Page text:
Top tips for running in the rain
With January over many people are counting down the days until summer, however we can still expect some rain between now and then. So, if you’ve taken up running this new year then we have some tips for running safely in the rain.
Running in the rain can be dangerous, especially to a new runner who hasn’t ran in the rain yet. So, here are a few tips to help you run safely in the rain.
If you’re likely to be running in the rain investing in waterproof shoes is the first step to take, if you already have waterproof shoes you should ensure that the soles. If the soles are worn to a point, they are smooth they will not be suitable to running.
When running you always need as much grip as possible, especially when running in the rain when the floor is wet and slippery.
Its still cold outside as we transition from winter to spring, it’s tempting to wrap up with extra layers however once you begin your run you will soon warm up.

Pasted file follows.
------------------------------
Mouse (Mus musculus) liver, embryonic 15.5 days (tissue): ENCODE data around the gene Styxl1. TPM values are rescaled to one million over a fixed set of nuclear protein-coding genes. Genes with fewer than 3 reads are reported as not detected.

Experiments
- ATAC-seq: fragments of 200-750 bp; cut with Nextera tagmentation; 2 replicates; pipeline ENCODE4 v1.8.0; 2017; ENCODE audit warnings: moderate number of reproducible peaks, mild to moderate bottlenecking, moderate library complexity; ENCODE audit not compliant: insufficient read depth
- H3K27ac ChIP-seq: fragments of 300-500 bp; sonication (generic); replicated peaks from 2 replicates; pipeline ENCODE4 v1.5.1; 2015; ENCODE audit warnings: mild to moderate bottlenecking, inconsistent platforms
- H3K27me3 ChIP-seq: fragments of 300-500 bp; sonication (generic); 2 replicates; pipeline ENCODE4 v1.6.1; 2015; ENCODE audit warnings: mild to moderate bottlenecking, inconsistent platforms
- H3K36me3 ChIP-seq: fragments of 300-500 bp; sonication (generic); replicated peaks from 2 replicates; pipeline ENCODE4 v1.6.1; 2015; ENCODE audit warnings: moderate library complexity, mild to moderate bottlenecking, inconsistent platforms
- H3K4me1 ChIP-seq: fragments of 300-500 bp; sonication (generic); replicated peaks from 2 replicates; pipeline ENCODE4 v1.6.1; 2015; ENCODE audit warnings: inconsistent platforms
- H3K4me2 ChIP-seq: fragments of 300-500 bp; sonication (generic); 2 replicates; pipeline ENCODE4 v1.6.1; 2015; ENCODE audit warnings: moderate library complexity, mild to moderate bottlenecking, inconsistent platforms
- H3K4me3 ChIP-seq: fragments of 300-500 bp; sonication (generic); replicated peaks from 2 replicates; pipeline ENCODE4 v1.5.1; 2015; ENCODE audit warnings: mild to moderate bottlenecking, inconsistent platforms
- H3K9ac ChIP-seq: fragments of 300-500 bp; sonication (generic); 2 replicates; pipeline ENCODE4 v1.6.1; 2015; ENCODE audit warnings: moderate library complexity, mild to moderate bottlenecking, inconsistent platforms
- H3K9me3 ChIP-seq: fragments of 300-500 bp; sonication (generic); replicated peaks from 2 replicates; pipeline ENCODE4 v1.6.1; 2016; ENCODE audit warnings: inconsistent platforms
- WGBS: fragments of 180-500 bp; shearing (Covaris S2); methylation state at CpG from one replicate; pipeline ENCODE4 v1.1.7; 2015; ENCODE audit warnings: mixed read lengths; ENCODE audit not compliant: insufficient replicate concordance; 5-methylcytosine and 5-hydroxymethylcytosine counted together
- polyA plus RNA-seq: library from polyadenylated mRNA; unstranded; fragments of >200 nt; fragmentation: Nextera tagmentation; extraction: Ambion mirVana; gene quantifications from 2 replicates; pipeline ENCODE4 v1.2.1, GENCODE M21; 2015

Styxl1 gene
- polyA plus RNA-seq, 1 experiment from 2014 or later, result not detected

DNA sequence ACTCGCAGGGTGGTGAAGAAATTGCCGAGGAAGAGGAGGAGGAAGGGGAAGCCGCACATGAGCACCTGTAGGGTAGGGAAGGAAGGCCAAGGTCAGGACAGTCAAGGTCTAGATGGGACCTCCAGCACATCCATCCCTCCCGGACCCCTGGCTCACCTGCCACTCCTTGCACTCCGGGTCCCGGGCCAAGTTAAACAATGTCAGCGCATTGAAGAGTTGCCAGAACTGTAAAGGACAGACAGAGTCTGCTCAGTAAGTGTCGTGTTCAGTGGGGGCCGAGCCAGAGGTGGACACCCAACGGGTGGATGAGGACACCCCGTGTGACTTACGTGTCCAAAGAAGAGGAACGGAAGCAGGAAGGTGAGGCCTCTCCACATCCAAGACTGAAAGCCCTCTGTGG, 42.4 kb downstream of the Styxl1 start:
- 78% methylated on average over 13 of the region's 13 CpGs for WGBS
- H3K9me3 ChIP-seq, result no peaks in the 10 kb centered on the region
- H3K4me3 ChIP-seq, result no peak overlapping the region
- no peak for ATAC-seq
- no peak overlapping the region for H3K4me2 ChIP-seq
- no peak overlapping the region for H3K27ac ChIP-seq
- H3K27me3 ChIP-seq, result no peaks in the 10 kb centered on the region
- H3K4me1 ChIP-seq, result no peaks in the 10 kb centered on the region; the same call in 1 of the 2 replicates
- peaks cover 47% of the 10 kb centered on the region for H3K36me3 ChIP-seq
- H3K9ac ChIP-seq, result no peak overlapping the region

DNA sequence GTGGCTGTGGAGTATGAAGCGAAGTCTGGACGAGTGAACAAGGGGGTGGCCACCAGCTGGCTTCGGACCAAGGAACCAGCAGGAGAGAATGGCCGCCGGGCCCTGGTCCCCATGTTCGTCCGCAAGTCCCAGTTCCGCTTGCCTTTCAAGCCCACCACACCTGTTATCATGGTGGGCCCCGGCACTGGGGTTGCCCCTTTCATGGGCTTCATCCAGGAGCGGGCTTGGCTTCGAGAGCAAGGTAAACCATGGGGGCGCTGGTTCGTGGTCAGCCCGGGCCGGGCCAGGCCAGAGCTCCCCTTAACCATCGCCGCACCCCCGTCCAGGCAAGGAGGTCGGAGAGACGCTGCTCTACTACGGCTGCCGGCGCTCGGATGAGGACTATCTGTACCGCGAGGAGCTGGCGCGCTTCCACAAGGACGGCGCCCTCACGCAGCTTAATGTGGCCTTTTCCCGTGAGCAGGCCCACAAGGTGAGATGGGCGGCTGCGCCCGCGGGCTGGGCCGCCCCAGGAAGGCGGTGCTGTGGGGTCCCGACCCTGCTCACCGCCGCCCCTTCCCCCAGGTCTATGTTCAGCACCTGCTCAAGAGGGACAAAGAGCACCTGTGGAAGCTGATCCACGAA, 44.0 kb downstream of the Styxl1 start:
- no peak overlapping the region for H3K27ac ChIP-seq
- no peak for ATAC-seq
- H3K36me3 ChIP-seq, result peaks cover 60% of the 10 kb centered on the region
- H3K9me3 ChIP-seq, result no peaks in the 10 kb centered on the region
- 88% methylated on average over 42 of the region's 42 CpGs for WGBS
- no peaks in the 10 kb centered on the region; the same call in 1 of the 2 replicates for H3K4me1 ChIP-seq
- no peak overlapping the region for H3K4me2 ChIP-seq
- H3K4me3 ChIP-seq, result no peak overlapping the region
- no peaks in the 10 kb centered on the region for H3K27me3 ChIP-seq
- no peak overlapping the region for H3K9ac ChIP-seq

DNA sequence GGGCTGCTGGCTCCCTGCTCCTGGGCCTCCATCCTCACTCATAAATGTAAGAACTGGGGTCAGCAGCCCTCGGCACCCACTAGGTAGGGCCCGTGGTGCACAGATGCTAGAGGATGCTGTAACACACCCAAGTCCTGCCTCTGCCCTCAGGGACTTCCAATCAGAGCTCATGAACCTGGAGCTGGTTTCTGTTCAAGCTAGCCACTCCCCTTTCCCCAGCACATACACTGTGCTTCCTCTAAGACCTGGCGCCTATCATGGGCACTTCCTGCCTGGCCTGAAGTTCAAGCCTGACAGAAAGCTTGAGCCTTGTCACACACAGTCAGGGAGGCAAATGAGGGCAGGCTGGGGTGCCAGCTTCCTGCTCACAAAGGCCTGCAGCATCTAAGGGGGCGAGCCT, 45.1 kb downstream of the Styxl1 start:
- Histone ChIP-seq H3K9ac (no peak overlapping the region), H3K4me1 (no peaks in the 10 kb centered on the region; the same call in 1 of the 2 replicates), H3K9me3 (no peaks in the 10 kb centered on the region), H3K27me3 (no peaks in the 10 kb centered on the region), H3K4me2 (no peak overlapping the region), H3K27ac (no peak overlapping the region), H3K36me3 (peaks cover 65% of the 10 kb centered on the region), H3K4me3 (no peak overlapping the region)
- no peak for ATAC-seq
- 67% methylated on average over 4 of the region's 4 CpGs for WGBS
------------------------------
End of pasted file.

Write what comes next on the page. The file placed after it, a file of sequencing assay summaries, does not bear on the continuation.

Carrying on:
If you are going to wear an extra layer when you go running a bright light-weight water resistant jacket would be the best solution.
As you will be highly visible to driver as well as being kept dry and not overheating.
Protecting your eyes
Despite the rain sometime helping you feel refreshed when running, one downfall is constantly wiping water away from your face and in particular your eyes. A simple solution is wearing a hat with a brim keeping water away from your eyes.
As a runner you will always strive to better yourself, beat your last time and improve your technique. However, running the rain on average can add up to two minutes per mile, so when running in the rain, time should be your second priority behind finishing the run.
Therefore, not focusing on your time allows you to focus more on your technique, with less grip you should take smaller strides, reducing the chance of slipping and sustain an injury.
Chaffing occurs when fabric rubs against wet skin. The best way to prevent chaffing when running in the rain is to rub Petroleum Jelly on the most at-risk areas.